Safe Church Policy

Safe Church Policy

  • Our Theological Framework for Creating this Policy

We are called to be active followers of Jesus Christ, who recognized the inherent worth of every person. In living and worshiping in covenant with one another, we strive to keep Christ at the center of our daily lives, to treat others with respect, and to ensure all who enter our buildings are welcomed, shown hospitality, and offered grace within a nurturing, safe environment that respects and protects personal and communal/congregational boundaries. As part of this covenant we strive to prioritize the needs of survivors and other vulnerable people in the congregation.

Community Mennonite Church recognizes that child sexual abuse is a serious criminal offense and an egregious violation of trust. This policy is primarily written to ensure the safety of children and youth against all forms of abuse, especially sexual abuse, while in these buildings or at a church­-sponsored activity. It also serves to protect our pastors, staff, and volunteers who interact with children and youth against unfounded allegations and to protect CMC from scandal and liability. Allegations of sexual abuse or child abuse will be taken seriously and dealt with in a spirit of compassion and justice. Although this policy has been created primarily for the worshiping body of CMC, it is also applicable to any congregation, organization, or group using our facilities.

Though the issue of abuse is an unpleasant one, we believe that God can use our response to these concerns for good (see Romans 8:28­-29). Instead of viewing this policy as a necessary evil, we see it as an opportunity to promote teamwork (I Cor. 12:12­-31), to demonstrate mutual submission (Eph. 5:21), and to enhance our community by practicing what we recite at each parent-child dedication: to care for each child as they enter the life of this congregation.

Section 1. Definitions of Important Terms Used in this Policy:

Child or Youth

Any person under the age of 18 years of age who is considered a minor under the laws of the Commonwealth of Virginia.


An employee of Community Mennonite Church who ministers to the congregation.

Approved Adult

An adult 20 years of age or older who has attended CMC for a minimum of 6 months and who has satisfied the requirements found in Section 3 of this policy.

Child Protection Committee

Implements and enforces this policy. See Section 2 for further information.

Youth Volunteer

Anyone 19 years or younger who works, under the supervision of two approved adults, with youth or children up to the age of 12.

Occasional Care Volunteer

An adult CMC member or regular attender who works occasionally under the supervision of an approved adult with children or youth.

Known Sexual Offender

A person who has been adjudicated by a court or child protective services findings as a sexual offender and/or has admitted to past sexual abuse.

Section 2: Child Protection Committee and Administration of the Safe Church Policy

The Child Protection Committee (CPC) is a subcommittee of the Community Mennonite Church Faith Formation Commission and reports to the Faith Formation Commission once per year. The CPC will consist of four members: an associate pastor, the Faith Formation Commission chair, and two members­-at-­large. The members­-at-­large must be approved by Church Council. The CPC will choose its own chair or co-chairs; however, the associate pastor cannot serve as chair. The church administrator, while not a member of the CPC, may have some duties in support of the CPC.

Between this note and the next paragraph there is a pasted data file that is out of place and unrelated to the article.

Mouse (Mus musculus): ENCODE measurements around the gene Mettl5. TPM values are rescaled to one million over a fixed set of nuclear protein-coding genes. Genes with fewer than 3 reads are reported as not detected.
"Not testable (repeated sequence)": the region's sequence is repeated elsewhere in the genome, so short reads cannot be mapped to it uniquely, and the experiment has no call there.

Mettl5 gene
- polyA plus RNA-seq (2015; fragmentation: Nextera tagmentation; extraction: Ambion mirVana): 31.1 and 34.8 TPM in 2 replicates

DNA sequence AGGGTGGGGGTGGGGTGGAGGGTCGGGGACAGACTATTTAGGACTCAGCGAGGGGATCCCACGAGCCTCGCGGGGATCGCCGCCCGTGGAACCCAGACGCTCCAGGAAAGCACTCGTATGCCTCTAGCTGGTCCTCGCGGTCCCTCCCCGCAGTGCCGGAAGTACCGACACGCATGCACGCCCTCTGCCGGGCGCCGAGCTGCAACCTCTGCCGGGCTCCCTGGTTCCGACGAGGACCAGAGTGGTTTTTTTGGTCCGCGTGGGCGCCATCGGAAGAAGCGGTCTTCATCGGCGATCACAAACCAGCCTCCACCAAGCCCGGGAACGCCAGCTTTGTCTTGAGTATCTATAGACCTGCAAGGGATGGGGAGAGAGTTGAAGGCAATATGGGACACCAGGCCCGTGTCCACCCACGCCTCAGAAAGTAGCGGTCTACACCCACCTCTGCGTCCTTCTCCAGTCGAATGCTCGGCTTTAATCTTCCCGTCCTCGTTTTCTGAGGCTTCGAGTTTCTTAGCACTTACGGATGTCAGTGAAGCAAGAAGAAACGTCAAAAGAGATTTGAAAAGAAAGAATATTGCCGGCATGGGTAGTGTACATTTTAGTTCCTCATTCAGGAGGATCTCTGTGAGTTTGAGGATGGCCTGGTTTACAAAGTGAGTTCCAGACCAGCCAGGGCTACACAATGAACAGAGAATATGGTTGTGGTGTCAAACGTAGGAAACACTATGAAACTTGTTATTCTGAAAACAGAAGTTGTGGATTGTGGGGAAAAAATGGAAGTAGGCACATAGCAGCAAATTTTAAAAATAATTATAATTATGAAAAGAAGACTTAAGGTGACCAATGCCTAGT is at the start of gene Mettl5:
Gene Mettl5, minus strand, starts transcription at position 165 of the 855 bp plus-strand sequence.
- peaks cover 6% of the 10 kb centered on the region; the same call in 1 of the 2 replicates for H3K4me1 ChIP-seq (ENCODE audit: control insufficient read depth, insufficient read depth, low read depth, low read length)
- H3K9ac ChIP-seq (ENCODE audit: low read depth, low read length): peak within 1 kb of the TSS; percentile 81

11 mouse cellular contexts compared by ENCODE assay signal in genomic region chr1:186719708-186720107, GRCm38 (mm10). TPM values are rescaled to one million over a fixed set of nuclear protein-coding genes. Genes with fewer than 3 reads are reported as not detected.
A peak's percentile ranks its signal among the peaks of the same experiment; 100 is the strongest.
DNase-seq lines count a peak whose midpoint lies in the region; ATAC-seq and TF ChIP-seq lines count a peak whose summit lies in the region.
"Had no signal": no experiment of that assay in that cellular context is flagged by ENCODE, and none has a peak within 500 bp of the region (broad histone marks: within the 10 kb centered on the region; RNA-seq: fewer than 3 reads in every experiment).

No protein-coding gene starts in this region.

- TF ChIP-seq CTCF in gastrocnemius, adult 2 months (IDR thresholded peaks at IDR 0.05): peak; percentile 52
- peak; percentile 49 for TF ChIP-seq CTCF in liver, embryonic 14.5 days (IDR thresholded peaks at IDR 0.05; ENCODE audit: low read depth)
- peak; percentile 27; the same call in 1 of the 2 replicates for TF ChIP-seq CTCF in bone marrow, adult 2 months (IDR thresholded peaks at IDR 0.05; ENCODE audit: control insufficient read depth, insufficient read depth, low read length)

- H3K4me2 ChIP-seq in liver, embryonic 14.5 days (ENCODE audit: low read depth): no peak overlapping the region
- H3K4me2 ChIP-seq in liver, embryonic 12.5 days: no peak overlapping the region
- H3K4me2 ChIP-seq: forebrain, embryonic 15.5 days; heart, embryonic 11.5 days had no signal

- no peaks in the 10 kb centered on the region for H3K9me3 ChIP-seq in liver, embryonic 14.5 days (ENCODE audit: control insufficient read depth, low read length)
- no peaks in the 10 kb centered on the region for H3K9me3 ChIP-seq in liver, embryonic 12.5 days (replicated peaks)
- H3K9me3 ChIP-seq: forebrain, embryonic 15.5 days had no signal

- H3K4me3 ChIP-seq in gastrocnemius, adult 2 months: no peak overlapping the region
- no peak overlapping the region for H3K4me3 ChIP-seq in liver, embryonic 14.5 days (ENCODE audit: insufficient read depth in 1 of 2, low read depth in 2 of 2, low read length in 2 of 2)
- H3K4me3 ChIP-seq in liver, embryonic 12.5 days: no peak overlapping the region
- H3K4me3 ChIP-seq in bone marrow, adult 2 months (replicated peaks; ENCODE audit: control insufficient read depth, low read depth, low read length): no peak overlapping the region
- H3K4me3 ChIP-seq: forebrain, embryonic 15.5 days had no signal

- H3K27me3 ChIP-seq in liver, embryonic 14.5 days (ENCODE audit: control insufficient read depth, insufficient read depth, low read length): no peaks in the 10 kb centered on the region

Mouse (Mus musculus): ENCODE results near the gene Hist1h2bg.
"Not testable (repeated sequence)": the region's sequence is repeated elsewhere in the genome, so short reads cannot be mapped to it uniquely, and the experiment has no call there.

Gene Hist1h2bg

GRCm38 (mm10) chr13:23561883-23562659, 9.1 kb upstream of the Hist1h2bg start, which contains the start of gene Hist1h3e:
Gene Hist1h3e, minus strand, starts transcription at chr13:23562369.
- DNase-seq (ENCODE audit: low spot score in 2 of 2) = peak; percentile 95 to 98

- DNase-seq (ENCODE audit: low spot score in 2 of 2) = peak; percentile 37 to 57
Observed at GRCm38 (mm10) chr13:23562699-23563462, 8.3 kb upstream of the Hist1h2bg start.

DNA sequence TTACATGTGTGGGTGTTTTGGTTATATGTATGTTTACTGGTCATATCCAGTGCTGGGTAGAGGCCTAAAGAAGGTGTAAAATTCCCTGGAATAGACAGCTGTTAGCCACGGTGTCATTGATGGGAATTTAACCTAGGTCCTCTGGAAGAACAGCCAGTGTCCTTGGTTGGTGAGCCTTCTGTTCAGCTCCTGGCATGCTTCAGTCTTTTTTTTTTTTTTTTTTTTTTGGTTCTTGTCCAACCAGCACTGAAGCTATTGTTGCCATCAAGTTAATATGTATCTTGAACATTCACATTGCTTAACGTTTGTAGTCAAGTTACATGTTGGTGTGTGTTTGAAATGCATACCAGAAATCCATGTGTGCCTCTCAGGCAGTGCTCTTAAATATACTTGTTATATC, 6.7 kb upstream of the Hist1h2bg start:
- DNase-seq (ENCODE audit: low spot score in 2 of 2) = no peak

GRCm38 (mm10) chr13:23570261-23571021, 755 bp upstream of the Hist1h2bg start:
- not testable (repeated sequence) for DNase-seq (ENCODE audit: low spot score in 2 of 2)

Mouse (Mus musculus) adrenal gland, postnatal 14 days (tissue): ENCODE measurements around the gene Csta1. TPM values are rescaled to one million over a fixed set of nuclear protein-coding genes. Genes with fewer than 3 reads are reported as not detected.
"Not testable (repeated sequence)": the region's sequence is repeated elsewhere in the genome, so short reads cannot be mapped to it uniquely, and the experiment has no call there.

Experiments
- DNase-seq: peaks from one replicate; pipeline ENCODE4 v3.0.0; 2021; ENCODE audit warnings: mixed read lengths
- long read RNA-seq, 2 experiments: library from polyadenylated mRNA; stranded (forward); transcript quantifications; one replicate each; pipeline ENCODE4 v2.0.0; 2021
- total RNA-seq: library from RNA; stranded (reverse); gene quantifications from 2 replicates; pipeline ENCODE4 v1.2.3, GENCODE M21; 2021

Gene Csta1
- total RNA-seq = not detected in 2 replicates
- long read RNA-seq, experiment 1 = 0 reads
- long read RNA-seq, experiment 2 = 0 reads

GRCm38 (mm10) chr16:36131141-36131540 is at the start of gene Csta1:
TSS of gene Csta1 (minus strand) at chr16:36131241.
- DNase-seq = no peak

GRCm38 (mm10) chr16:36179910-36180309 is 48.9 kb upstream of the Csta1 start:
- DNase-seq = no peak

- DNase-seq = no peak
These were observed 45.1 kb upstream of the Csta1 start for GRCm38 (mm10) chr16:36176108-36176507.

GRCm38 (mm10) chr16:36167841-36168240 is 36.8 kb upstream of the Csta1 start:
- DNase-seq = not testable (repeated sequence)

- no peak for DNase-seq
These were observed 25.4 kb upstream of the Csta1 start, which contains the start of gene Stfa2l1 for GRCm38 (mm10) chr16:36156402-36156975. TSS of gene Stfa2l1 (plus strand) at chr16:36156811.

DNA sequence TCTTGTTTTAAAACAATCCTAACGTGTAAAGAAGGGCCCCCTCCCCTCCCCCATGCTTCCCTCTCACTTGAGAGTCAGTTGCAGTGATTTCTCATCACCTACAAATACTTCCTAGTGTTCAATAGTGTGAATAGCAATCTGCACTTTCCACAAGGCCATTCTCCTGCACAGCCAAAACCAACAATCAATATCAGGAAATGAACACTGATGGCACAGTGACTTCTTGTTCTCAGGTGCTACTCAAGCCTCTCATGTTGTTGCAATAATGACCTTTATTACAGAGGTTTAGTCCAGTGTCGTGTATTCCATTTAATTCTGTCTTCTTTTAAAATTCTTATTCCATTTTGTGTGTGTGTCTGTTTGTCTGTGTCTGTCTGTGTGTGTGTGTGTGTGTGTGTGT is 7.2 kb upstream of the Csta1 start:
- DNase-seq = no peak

The CPC will:

  1. Implement and enforce this Child Protection Policy.
  2. Review and make recommendations to Church Council for revising this policy at least every three years.
  3. Arrange for required training for all staff and approved adults.
  4. Maintain a list of approved adults.
  5. Ensure that approved adults are following this policy.
  6. Be kept apprised of investigations.
  7. Prepare an annual report to Church Council and Allegheny Mennonite Conference.
  8. Identify and communicate with the liaison from each long­-term rental group or agency to assure compliance with CMC policy.

The associate pastor on the CPC will:

  1. Review, along with the CPC chair, all approved adult applications.
  2. Receive and review all reports.
  3. Manage record keeping clearances and reports, which are subsequently stored in a locked safe.

The associate pastor and/or the church administrator will:

  1. Forward requests for clearances to Safe Hiring Solutions (for national criminal background check) and Virginia Department of Social Services.
  2. Ensure security and background clearances are on file for staff who work directly with children or youth.
  3. Securely maintain all clearances, reports, and associated documents in a locked safe in the church office.  The associate pastor maintains the key to the safe. The pastoral team has access to these records through the associate pastor. 
  4. Make available, upon request of an individual, his or her clearance reports.

The CPC chair will:

  1. Ensure that required forms are received for all applicants and records are securely maintained.
  2. Call meetings as needed, but no less than once per year.
  3. Keep Church Council apprised of all activities of the CPC.

Section 3. Becoming an Approved Adult

People in the following positions are required to become approved adults.

  • All employed staff
  • Children’s faith formation coordinators, teachers, music leaders, and helpers
  • Mentors
  • Venture Club leaders, Jr MYF leaders, and MYF leaders
  • Vacation Bible School teachers, helpers, and volunteers
  • Children's choir director and helpers
  • Bible Quizzing volunteers and chaperones
  • Nursery volunteers
  • Anyone else working directly with children or youth in a CMC facility
  • Child Protection Committee members

Application and Eligibility. A person who is at least 20 years old and who has attended Community Mennonite Church for at least 6 months is eligible to become an approved adult. The application process to become an approved adult requires the submission of forms and completion of activities as shown in Table 1.